People following a violent movement that promotes a second U.S. civil war or the breakdown of modern society have been showing up at recent protests wearing not only tactical gear but an unlikely public and online symbol: the so-called Hawaiian shirt.
Right-wing extremism has previously played out for the most part in isolated pockets of America and in its smaller cities. The deadly assault by rioters on the U.S. Capitol, in contrast, targeted the very heart of government.
President Joe Biden has directed law enforcement and intelligence officials in his administration to study the threat of domestic violent extremism in the United States, an undertaking being launched weeks after a mob of insurgents loyal to Donald Trump stormed the U.S. Capitol.
With the FBI warning of potential for violence at all state capitols, the ornate halls of government and symbols of democracy looked more like heavily guarded U.S. embassies in war-torn countries.
While monitoring online chatter about protests at state capitols in advance of next week’s presidential inauguration, the Seattle Times came across a chilling description for journalists: soft targets.
All federal prisons in the United States have been placed on lockdown, with officials aiming to quell any potential violence that could arise behind bars as law enforcement prepares for potentially violent protests across the country in the run-up to President-elect Joe Biden’s inauguration on Wednesday.
The deadly storming of the U.S. Capitol one week ago brought together many extremist organizations, from right-wing militias to members of the Proud Boys. We discuss those groups and the potential threats they pose.
“I was not surprised by the violence,” said Tom Mockaitis, a security and terrorism specialist. “I was surprised and appalled by how poorly prepared to defend the United States Capitol the security apparatus was.”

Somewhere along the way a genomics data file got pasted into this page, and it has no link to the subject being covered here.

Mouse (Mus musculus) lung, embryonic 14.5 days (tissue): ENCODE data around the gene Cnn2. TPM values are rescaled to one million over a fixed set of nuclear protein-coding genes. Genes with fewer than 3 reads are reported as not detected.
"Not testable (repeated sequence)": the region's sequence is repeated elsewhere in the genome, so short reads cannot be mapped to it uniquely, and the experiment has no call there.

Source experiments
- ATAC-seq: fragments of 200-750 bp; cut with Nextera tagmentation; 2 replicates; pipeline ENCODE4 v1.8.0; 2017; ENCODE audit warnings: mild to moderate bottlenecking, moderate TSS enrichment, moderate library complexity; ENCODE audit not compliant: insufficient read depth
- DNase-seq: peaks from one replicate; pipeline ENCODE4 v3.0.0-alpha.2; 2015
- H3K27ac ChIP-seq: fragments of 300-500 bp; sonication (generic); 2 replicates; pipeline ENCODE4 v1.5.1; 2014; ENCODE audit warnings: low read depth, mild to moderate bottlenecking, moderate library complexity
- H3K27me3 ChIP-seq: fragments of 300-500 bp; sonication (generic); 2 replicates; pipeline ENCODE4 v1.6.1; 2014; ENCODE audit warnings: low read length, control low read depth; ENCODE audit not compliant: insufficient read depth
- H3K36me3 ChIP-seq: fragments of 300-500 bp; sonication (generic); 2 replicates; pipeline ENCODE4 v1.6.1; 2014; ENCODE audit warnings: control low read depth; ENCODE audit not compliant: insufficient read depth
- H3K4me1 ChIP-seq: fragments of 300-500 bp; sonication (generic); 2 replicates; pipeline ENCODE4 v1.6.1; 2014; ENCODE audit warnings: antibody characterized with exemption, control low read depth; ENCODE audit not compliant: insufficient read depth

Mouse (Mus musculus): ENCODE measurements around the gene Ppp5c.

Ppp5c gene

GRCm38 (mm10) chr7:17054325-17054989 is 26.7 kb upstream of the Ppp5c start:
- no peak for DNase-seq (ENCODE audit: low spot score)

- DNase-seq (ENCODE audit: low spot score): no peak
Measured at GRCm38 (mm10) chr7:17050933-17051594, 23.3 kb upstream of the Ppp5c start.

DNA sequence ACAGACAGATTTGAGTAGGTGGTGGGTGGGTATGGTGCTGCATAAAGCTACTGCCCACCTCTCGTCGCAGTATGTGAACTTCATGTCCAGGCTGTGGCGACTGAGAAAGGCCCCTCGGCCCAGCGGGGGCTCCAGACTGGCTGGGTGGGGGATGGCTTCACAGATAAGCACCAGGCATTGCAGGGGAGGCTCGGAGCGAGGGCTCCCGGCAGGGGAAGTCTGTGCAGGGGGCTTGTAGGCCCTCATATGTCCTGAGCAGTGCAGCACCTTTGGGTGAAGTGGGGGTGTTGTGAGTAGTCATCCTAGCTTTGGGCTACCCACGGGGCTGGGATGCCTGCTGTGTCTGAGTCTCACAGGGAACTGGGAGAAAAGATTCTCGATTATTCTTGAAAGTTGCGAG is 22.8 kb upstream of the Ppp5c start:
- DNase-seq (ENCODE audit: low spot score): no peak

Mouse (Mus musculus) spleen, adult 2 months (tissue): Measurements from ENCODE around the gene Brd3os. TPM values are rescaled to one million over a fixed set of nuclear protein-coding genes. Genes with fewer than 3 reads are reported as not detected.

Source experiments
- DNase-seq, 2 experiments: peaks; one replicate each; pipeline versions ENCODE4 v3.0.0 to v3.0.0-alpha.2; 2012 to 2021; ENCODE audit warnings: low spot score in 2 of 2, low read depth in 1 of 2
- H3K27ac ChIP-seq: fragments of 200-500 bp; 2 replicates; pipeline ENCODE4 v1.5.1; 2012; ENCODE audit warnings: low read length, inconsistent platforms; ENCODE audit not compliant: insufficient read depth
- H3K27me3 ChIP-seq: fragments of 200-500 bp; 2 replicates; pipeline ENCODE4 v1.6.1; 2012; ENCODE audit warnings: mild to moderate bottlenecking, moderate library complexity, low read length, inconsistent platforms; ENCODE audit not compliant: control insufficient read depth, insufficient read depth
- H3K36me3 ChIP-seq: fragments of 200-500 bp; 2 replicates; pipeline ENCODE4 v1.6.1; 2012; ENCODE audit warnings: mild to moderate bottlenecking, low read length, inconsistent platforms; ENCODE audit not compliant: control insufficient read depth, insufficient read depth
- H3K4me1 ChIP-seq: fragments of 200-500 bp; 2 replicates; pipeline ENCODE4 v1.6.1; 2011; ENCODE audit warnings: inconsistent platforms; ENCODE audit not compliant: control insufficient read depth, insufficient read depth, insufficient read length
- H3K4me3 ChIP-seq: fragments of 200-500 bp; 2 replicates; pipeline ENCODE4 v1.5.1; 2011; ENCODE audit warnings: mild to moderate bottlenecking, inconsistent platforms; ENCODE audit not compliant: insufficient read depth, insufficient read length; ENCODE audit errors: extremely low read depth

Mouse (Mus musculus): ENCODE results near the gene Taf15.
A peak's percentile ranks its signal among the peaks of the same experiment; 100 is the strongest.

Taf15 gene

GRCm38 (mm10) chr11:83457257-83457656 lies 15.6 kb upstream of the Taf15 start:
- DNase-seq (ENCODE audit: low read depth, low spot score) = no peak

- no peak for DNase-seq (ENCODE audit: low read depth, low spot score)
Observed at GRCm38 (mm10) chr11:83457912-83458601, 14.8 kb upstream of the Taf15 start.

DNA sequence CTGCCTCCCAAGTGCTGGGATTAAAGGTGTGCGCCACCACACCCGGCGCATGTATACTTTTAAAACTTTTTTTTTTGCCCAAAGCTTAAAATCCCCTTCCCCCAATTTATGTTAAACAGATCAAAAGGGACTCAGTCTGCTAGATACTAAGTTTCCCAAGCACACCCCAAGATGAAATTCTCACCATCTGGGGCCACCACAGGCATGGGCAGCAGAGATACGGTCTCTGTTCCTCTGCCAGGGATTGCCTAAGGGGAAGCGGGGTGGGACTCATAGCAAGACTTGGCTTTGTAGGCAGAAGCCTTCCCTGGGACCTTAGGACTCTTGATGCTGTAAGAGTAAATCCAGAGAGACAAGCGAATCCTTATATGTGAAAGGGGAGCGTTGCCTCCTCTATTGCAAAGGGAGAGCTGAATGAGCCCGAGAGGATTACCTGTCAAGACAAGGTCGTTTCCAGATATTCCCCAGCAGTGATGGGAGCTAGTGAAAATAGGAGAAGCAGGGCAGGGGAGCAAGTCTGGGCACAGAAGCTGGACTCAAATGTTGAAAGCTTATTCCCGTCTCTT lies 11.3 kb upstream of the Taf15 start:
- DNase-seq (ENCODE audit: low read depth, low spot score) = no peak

Many details surrounding the Christmas Day bombing in downtown Nashville remain unclear, but the incident has renewed concerns about the rise of domestic terrorism, and the proliferation of racist ideology by white supremacists.
In a year when the coronavirus pandemic has reshaped countless American rituals, even the commemoration of 9/11 could not escape unchanged.
A former Chicago businessman imprisoned for aiding terrorist groups has been arrested in Los Angeles to face murder charges in India for the 2008 Mumbai terror attacks that killed more than 160 people, U.S. prosecutors said Friday.
Could hospitals and supermarkets become targets for terror groups looking to exploit the pandemic to advance their racist agenda? We speak with international terrorism expert Robert Pape.
Federal prosecutors say the 16-year sentence given last year to Adel Daoud, who attempted to detonate what he thought was a bomb outside a downtown bar, is “substantively unreasonable” and failed to account for Daoud’s “commitment to violence.”
Eliminating the Islamic State group’s elusive leader gives President Donald Trump a new argument for leaving Syria, but the U.S. military campaign against the extremists is far from finished.
Eighteen years after the deadliest terrorist attack on American soil, the nation is still grappling with the aftermath at ground zero, in Congress and beyond.
President Donald Trump condemns hate, but says hateful rhetoric and mental illness are to blame for mass shootings in Dayton and El Paso – not guns.